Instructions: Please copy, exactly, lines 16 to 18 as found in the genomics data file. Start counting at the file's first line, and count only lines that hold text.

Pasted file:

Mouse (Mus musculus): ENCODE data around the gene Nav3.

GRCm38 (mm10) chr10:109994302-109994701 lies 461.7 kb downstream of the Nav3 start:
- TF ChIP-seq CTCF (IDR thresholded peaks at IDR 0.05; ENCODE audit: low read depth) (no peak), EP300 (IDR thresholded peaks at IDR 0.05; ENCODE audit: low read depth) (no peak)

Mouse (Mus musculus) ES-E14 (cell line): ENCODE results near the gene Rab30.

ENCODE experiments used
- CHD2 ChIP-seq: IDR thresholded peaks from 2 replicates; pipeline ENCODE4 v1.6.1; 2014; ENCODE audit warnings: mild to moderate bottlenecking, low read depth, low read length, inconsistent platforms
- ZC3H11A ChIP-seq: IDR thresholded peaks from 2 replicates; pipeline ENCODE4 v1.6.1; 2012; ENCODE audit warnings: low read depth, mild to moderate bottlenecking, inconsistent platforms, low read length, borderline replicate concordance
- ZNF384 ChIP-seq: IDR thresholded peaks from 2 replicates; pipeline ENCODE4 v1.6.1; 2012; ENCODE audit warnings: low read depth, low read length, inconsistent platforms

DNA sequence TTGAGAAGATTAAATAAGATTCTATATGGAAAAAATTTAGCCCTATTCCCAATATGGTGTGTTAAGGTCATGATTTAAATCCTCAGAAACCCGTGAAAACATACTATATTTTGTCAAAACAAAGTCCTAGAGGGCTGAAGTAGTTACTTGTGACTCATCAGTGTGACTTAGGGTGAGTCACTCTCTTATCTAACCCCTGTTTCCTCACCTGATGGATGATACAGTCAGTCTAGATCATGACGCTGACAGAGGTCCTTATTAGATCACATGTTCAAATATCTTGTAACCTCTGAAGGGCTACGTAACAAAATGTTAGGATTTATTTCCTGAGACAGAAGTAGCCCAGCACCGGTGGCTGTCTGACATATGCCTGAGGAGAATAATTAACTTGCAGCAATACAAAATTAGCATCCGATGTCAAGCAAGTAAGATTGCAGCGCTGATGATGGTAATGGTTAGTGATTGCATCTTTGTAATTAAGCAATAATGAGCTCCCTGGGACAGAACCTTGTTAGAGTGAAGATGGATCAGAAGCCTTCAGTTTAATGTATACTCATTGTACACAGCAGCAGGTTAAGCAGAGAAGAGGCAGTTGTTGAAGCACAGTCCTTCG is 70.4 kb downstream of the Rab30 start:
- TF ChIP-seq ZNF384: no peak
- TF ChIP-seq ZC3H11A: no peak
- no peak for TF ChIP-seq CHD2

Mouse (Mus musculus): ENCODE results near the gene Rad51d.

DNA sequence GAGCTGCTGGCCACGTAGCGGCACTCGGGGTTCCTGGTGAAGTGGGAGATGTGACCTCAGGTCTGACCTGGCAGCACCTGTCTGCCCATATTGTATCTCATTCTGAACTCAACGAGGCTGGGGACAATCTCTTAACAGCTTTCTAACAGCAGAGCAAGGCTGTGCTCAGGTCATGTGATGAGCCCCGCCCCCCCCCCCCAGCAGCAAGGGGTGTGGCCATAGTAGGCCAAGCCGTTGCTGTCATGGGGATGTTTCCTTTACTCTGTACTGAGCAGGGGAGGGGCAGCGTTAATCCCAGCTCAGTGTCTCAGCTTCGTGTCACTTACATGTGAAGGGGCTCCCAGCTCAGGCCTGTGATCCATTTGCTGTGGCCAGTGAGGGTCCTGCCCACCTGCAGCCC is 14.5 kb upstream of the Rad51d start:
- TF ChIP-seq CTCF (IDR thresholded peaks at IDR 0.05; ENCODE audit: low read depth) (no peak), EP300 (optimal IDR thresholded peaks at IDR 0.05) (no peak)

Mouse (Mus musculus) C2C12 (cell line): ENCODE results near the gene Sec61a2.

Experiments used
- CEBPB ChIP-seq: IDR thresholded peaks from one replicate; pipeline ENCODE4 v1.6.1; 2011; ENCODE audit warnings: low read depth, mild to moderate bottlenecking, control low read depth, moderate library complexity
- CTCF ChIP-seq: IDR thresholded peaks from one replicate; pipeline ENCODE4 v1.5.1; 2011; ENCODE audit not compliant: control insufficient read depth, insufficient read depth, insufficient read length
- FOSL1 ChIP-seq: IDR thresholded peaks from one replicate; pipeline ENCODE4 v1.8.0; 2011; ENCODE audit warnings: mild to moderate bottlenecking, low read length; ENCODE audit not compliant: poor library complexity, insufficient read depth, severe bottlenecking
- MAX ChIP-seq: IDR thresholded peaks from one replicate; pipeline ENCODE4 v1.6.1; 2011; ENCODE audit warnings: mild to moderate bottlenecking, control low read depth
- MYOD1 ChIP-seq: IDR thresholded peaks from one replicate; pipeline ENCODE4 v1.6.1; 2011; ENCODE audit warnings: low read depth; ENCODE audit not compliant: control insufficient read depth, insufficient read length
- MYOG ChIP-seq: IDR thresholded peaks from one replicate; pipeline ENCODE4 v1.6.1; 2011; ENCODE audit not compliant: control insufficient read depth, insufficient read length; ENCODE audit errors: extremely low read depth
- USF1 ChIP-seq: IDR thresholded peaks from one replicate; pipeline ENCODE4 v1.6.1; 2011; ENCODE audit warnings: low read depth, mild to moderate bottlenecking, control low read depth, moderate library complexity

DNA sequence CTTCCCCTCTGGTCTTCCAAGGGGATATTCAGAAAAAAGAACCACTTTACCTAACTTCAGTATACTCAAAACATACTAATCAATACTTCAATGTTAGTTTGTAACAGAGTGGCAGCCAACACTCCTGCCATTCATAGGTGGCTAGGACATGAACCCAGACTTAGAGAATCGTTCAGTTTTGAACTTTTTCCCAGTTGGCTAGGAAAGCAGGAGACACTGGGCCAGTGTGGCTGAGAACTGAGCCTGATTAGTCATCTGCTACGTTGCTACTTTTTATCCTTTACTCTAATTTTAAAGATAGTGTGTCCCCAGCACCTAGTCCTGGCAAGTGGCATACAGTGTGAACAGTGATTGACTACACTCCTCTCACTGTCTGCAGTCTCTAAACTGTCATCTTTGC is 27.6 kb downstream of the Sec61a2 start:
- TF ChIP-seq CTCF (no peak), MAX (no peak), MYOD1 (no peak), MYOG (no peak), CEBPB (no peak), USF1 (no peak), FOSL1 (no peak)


Mouse (Mus musculus) C2C12 (cell line): ENCODE results near the gene Sec61a2.

Experiments used
- CEBPB ChIP-seq: IDR thresholded peaks from one replicate; pipeline ENCODE4 v1.6.1; 2011; ENCODE audit warnings: low read depth, mild to moderate bottlenecking, control low read depth, moderate library complexity